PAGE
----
The pandemic hasn’t had the same financial impact on everyone.
Many retirees have seen no change in their cash flow. Their retirement asset portfolios were allocated in a way to anticipate a difficult economy, and Social Security and pension payments are coming as they always have.
Some businesses are busier than usual and revenues are up, because people need what they provide — perhaps more now than usual. Yet some people have seen their income decline or are out of work.
If you’re fortunate enough to have avoided financial fallout during these weird times, a family member might ask you for help.
The first thing to remember is an analogy. When you’re on an airplane, the flight attendants remind everyone that if the oxygen masks are activated, put on your mask before you help others with their masks. In other words, if you aren’t in good shape, you can’t effectively help others.
Test your potential solutions to financially helping loved ones against whether they will leave you in need of help.
Adult children might approach their parents for help. As a parent, remember that the best financial gift you can give your children is the assurance that they won’t have to support you financially. If you’re in a position to help, remember that if you give a person more than the annual gift limit — $15,000 a year — you need to file a gift tax return.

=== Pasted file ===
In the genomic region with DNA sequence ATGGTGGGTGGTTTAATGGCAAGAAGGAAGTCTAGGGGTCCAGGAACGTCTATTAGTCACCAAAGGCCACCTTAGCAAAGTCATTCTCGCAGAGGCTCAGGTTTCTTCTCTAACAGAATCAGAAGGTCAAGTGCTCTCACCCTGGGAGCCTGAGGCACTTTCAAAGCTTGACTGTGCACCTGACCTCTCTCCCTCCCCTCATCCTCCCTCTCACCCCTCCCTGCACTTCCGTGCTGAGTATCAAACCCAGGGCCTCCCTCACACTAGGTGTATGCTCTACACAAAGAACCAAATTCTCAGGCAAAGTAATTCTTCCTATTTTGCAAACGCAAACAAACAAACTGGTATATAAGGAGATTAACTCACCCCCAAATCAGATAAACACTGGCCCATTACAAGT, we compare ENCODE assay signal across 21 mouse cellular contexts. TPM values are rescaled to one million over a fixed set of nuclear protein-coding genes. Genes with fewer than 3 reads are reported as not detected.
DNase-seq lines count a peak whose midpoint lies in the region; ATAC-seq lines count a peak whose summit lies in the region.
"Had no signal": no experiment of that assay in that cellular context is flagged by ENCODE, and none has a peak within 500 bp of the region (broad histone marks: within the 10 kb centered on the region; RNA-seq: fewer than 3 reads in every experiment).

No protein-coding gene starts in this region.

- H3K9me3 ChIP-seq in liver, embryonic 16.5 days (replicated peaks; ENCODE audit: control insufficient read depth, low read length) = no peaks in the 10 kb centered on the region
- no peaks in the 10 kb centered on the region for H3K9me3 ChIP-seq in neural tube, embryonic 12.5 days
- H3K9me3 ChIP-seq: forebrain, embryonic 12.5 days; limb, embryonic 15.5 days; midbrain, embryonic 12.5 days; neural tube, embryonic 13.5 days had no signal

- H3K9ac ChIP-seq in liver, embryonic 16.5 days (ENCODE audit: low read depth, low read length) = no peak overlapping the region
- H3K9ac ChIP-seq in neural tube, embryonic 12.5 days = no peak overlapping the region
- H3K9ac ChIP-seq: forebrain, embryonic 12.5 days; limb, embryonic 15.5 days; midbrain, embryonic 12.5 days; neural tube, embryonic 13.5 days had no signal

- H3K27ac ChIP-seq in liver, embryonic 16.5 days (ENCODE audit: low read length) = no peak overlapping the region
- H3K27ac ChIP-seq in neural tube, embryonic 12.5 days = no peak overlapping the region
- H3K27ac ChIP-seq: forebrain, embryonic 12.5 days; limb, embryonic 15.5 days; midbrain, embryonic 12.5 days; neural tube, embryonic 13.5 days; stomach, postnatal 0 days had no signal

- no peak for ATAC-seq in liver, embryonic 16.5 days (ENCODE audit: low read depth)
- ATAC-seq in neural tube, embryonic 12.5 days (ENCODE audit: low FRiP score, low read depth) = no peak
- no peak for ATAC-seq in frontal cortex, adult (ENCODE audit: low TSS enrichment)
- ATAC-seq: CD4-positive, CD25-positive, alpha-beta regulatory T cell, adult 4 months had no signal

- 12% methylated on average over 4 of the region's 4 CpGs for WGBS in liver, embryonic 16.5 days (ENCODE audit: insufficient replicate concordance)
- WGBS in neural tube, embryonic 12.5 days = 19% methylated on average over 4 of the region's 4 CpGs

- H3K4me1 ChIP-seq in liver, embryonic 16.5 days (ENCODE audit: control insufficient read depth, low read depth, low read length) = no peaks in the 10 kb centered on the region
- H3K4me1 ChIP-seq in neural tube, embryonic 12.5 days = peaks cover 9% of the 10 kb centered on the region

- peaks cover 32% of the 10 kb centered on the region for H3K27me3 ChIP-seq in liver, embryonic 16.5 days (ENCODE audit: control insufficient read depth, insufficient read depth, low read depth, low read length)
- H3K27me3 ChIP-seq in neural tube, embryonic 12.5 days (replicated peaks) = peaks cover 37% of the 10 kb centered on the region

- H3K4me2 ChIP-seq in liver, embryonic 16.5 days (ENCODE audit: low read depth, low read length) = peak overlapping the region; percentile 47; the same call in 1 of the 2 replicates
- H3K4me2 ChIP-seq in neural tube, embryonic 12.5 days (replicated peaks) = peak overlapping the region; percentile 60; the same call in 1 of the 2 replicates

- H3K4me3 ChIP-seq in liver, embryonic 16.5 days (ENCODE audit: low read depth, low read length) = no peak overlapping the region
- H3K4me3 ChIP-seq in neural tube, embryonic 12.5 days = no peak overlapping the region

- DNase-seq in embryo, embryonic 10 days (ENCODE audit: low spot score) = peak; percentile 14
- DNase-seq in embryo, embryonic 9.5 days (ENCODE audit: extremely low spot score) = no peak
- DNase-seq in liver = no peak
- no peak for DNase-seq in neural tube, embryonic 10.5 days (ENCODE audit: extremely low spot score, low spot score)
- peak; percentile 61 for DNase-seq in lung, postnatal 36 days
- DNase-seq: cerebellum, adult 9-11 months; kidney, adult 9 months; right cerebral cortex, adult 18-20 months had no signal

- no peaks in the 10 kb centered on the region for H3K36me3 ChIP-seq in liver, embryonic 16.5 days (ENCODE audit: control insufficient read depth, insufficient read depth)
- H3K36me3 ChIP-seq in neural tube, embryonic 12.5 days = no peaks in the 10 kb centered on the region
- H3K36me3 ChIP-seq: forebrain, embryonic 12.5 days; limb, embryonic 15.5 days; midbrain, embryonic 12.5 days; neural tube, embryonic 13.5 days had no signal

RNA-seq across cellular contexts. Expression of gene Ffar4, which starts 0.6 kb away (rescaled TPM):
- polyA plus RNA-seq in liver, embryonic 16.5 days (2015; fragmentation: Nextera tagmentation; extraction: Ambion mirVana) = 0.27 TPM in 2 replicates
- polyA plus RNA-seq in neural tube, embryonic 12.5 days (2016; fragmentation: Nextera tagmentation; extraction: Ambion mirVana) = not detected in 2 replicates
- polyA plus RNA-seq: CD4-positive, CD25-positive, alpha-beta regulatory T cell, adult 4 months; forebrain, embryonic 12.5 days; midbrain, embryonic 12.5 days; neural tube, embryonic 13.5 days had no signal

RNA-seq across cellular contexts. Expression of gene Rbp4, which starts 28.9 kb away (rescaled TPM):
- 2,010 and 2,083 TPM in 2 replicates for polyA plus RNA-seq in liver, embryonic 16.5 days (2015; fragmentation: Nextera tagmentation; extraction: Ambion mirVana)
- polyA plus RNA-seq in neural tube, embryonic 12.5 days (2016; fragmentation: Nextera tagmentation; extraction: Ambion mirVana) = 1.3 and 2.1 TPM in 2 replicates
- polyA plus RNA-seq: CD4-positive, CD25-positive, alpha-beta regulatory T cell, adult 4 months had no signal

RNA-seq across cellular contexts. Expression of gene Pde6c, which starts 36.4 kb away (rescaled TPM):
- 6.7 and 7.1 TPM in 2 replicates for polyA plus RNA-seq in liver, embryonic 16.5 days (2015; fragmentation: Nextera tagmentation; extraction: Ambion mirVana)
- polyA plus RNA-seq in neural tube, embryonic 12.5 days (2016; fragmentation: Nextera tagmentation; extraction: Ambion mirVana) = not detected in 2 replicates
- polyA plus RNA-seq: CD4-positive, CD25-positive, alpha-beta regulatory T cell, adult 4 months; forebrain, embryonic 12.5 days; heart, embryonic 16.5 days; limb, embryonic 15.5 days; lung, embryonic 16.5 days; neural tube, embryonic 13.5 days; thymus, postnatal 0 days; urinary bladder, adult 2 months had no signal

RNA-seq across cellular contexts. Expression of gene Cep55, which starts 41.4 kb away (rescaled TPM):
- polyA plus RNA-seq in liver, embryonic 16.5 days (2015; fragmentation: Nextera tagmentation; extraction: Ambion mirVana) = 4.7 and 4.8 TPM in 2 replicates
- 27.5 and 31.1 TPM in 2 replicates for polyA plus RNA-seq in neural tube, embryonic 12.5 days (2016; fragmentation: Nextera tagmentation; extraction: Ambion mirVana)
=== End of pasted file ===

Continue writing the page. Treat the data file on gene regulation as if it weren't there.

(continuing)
Medical expenses paid directly to a medical provider are not subject to the gift tax rules. This also applies to health insurance premiums. To take advantage of this medical gift exception, don’t give the money to your loved one to pay the bill.
Pay the bills directly to the provider. This isn’t because of a lack of trust with your family. It’s needed to ensure that it’s exempt from the gift tax.
If you’re not feeling a financial squeeze and are spending less than usual because you’re not going on vacation and aren’t eating out, think of where you can direct some of those funds.
It might be sending a grocery gift card to someone who’s lost a job, getting food from a local restaurant you’d like to see survive the pandemic or sending money to a charity that’s helping people in these tough times.
Sharing physical resources, such as a vehicle or your home, might look like a cost-efficient way to help family. Just make sure everyone understands the parameters.
For instance, if loved ones move in with you to save on housing costs, discuss how long the situation is workable, what your new co-inhabitants can do to help around the house and house rules.
Since many are fighting loneliness as they stay home to avoid infection, this might be a solution for everyone, as long as everyone agrees on boundaries.
Remember, keep yourself sound to truly be able to help others.
Linda Leitz is a certified financial planner. She can be reached at [email protected]